Three proteasome inhibitors have garnered regulatory approvals in various multiple myeloma settings; but drug resistance is an emerging challenge, prompting interest in blocking upstream components of the ubiquitin-proteasome pathway. One such attractive target is the E1 ubiquitin-activating enzyme (UAE); we therefore evaluated the activity of TAK-243, a novel and specific UAE inhibitor. TAK-243 potently suppressed myeloma cell line growth, induced apoptosis, and activated caspases while decreasing the abundance of ubiquitin-protein conjugates. This was accompanied by stabilization of many short-lived proteins, including p53, myeloid cell leukemia 1 (MCL-1), and c-MYC, and activation of the activating transcription factor 6 (ATF-6), inositol-requiring enzyme 1 (IRE-1), and protein kinase RNA-like endoplasmic reticulum (ER) kinase (PERK) arms of the ER stress response pathway, as well as oxidative stress. UAE inhibition showed comparable activity against otherwise isogenic cell lines with wild-type (WT) or deleted p53 despite induction of TP53 signaling in WT cells. Notably, TAK-243 overcame resistance to conventional drugs and novel agents in cell-line models, including bortezomib and carfilzomib resistance, and showed activity against primary cells from relapsed/refractory myeloma patients. In addition, TAK-243 showed strong synergy with a number of antimyeloma agents, including doxorubicin, melphalan, and panobinostat as measured by low combination indices. Finally, TAK-243 was active against a number of in vivo myeloma models in association with activation of ER stress. Taken together, the data support the conclusion that UAE inhibition could be an attractive strategy to move forward to the clinic for patients with relapsed and/or refractory multiple myeloma.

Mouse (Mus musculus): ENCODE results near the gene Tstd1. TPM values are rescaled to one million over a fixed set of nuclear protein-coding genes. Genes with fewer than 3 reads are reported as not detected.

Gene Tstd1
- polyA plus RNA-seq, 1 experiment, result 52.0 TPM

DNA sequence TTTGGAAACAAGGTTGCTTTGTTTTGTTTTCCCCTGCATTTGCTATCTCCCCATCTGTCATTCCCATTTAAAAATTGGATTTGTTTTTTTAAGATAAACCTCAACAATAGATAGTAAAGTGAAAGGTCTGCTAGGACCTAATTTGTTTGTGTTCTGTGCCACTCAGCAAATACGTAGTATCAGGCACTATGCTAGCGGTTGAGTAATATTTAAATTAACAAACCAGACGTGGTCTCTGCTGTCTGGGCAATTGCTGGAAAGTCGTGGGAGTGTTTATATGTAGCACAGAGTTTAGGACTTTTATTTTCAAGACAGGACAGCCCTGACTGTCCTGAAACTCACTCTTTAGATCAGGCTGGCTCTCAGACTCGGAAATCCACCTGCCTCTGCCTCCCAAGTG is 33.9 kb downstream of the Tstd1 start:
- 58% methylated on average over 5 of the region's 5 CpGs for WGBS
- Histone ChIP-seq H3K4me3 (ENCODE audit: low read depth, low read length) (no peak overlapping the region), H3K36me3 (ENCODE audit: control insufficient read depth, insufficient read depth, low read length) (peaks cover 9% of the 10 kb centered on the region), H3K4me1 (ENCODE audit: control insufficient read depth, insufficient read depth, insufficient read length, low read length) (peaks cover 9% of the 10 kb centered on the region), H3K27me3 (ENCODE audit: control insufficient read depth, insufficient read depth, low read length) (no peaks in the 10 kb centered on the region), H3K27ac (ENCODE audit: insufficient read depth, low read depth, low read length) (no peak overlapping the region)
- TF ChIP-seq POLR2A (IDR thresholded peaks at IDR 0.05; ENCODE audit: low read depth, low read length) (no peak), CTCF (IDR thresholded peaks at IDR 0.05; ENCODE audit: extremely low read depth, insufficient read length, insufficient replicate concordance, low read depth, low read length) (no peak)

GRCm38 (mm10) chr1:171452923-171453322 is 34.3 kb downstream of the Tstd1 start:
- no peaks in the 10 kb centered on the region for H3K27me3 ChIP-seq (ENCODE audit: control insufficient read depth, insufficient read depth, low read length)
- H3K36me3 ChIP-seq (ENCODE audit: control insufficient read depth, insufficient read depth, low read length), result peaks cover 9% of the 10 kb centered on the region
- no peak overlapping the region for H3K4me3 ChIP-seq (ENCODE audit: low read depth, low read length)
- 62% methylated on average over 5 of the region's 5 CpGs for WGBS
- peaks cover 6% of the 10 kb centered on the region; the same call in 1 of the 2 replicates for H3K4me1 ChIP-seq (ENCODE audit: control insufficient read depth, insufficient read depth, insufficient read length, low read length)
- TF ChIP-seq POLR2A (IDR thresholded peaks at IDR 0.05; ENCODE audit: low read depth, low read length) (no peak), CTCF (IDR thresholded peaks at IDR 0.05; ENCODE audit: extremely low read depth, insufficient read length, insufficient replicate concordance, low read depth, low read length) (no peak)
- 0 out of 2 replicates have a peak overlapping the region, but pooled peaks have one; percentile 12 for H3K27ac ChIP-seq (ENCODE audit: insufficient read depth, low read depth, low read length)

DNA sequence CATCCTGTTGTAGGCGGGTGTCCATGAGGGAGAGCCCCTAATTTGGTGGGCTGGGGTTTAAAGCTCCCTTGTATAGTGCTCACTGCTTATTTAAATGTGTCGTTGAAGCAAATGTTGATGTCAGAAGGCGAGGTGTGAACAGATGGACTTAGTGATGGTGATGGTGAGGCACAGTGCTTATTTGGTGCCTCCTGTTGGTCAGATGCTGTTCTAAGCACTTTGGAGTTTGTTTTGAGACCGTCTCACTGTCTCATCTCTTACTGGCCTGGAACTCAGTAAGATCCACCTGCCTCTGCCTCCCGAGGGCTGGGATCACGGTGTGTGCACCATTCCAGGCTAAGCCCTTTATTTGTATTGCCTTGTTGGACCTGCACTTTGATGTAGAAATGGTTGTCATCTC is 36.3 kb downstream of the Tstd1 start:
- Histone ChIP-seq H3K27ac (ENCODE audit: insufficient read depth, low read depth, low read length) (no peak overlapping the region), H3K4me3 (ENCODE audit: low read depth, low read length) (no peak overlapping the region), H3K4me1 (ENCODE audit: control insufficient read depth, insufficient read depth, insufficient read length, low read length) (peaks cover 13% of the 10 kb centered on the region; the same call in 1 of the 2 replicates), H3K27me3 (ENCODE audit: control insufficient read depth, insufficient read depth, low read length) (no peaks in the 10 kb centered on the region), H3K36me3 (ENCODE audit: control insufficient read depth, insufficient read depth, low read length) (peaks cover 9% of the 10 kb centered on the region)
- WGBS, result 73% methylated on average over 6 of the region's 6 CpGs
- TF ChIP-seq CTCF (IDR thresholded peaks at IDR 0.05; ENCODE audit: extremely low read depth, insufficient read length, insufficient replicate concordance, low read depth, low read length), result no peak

© 2019 by The American Society of Hematology.